The Philippines needs to develop an enabling "ecosystem" of policies and institutions to scale up social enterprises.

In a recent study released by state think tank Philippine Institute for Development Studies (PIDS), authors Marife Ballesteros and Gilberto Llanto remarked that social enterprises can be an important force in addressing the gaps between the country's paradoxical experience of positive growth and persistent poverty.

Ballesteros and Llanto, PIDS acting vice president and president, respectively, noted that the current policy environment has failed to capture the needs of social enterprises which in turn has hampered their growth. The emergence of community economies, which include social enterprises, presents a unique set of policy and institutional requirements.

Social enterprises, compared to for-profit enterprises and nonprofit organizations, are businesses that put communities at the center of their enterprise. At the core of their objectives include promoting social welfare, enabling sustainable development, and encouraging investments for empowering communities.

Currently, the United Nations has included community economy as part of its social and solidarity economy agenda, which gives attention and support to businesses that "can be vehicles for profit, people empowerment, peace, and other moral imperatives".

A 2013 survey by the Institute for Social Entrepreneurship in Asia reported that around 30,000 organizations in the Philippines may be classified as social enterprises. They are made up of firms in various forms, including social cooperatives, fair trade organizations, microfinance institutions, and trading and development companies.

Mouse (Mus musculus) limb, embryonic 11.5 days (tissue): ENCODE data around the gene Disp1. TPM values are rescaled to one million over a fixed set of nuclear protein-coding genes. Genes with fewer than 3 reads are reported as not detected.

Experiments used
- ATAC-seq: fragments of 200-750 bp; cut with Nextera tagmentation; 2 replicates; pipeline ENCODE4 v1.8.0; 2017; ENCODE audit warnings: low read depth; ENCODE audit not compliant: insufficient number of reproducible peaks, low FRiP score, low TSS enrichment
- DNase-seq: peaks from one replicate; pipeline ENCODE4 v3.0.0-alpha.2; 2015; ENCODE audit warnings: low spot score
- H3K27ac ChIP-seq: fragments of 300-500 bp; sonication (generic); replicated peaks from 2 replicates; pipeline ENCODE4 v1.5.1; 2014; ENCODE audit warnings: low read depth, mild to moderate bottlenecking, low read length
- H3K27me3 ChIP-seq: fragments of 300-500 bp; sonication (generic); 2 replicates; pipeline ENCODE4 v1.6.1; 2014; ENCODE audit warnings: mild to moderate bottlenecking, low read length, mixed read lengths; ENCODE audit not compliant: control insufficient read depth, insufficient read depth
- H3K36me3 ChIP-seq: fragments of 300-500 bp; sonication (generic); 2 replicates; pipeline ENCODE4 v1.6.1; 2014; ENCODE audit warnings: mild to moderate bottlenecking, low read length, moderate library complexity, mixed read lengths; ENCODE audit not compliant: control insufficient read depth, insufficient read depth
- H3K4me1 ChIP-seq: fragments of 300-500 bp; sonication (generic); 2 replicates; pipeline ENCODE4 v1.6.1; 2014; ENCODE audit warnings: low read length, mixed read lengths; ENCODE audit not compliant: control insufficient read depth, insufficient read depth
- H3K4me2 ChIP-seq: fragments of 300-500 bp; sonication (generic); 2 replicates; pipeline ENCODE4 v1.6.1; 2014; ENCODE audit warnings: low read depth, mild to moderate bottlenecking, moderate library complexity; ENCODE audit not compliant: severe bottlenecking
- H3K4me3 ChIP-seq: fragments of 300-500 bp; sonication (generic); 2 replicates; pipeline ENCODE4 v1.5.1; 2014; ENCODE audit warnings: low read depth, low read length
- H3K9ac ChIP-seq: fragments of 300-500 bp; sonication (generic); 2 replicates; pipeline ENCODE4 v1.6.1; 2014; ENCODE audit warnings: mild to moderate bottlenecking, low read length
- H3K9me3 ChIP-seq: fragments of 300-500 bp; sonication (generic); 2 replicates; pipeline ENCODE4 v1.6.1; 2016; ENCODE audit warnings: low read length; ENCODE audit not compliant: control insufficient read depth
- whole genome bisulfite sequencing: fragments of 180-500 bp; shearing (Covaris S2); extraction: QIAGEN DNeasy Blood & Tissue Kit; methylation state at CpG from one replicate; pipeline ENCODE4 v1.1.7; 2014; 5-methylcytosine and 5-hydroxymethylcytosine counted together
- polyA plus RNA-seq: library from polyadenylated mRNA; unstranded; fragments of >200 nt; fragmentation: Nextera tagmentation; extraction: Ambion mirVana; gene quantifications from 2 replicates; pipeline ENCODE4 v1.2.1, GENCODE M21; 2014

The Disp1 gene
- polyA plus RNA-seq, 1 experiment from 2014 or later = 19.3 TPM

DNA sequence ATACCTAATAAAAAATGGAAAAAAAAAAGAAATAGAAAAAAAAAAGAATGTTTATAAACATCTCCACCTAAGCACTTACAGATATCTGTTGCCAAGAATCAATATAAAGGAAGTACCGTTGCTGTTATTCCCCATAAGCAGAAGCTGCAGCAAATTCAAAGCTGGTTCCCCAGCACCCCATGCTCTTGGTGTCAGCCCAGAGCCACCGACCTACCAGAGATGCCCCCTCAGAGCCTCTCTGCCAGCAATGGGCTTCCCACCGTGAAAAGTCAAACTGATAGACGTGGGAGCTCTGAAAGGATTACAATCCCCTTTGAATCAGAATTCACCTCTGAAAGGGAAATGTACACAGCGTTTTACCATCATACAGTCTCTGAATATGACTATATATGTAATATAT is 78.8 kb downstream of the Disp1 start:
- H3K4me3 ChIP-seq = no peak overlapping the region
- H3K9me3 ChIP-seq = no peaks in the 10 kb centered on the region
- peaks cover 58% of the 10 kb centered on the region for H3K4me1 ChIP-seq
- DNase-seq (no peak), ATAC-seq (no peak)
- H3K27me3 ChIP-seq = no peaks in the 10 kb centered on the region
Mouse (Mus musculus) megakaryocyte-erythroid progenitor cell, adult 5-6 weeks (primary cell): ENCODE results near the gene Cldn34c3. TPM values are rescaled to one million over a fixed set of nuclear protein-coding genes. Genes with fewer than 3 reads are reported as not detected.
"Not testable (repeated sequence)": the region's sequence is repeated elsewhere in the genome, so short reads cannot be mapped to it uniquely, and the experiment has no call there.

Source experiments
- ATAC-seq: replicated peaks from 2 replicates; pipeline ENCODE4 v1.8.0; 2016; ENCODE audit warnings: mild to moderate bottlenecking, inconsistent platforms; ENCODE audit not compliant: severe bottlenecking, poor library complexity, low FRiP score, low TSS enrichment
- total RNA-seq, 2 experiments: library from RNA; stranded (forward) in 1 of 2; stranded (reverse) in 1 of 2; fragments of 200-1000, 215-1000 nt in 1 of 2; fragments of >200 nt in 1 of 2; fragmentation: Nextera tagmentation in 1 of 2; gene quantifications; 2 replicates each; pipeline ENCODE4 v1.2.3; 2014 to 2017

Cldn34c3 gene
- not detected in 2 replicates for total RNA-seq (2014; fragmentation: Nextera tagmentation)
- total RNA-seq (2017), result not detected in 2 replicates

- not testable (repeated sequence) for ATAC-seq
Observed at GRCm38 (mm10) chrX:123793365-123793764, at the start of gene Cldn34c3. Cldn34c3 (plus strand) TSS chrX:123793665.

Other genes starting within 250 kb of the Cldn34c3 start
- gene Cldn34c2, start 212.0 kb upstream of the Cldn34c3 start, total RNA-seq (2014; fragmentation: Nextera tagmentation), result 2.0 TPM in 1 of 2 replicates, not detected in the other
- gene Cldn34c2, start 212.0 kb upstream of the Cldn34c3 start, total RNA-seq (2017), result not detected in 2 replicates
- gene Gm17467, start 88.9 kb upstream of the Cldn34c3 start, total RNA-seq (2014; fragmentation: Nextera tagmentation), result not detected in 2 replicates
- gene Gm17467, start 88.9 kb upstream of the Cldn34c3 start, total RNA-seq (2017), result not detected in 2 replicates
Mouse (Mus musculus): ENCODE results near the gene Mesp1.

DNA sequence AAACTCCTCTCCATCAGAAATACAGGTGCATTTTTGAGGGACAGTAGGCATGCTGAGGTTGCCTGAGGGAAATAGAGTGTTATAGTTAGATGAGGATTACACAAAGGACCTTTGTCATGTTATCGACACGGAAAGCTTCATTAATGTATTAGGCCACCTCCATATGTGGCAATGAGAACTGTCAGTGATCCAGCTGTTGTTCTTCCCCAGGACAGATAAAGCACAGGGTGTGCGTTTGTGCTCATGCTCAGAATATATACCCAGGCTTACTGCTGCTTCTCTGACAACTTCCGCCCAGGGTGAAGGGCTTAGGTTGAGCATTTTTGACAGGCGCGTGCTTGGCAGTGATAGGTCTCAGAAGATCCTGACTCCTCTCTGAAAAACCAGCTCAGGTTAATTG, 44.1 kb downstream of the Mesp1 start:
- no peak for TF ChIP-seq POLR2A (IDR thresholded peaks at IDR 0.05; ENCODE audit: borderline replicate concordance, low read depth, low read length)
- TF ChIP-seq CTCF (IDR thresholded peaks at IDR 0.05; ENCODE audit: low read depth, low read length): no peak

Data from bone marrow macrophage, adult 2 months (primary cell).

Currently, there is a proposed bill in Congress that focuses on addressing the policy needs of social enterprises. Like the Magna Carta for MSMEs and the Barangay Micro Business Enterprises Act, the Poverty Reduction through Social Entrepreneurship or PRESENT Act includes important provisions on tax exemptions, special credit windows and guarantee funds, support for local government units, and other considerations like cash incentives for social enterprises that employ people with disabilities, comprehensive insurance for calamities, and resources from the government for comprehensive capacity building.

Ballesteros and Llanto explained that unlike the other two laws, the PRESENT bill does not promote the exemption of social enterprises from the minimum wage law. This is because they "are known to pay above the minimum wage and apply other fair trade principles".

However, the bill faces visceral challenges, including a question of definitions, where there is currently a "lack of agreement" on what differentiates social enterprise activities from those of for-profit and nonprofit entities. There is also a question of social enterprises overlapping with social protection policies and programs of the government.

That said, the authors acknowledge the potential of social enterprises as an avenue to respond to social challenges left unmet by existing entities—whether they are of the state, the for-profit sector, or the nonprofit sector.

"The Philippines has a social and cultural environment conducive for social entrepreneurship to emerge. This is largely attributed to the widespread focus in the country on the bottom-of-the-pyramid issues and the strong participation of the civil society and the private sector in social issues," concluded the authors. It would beneficial for the Philippines to nurture that environment through sound policies.

If you wish to know more about this study, download a copy of the Policy Note from this page:

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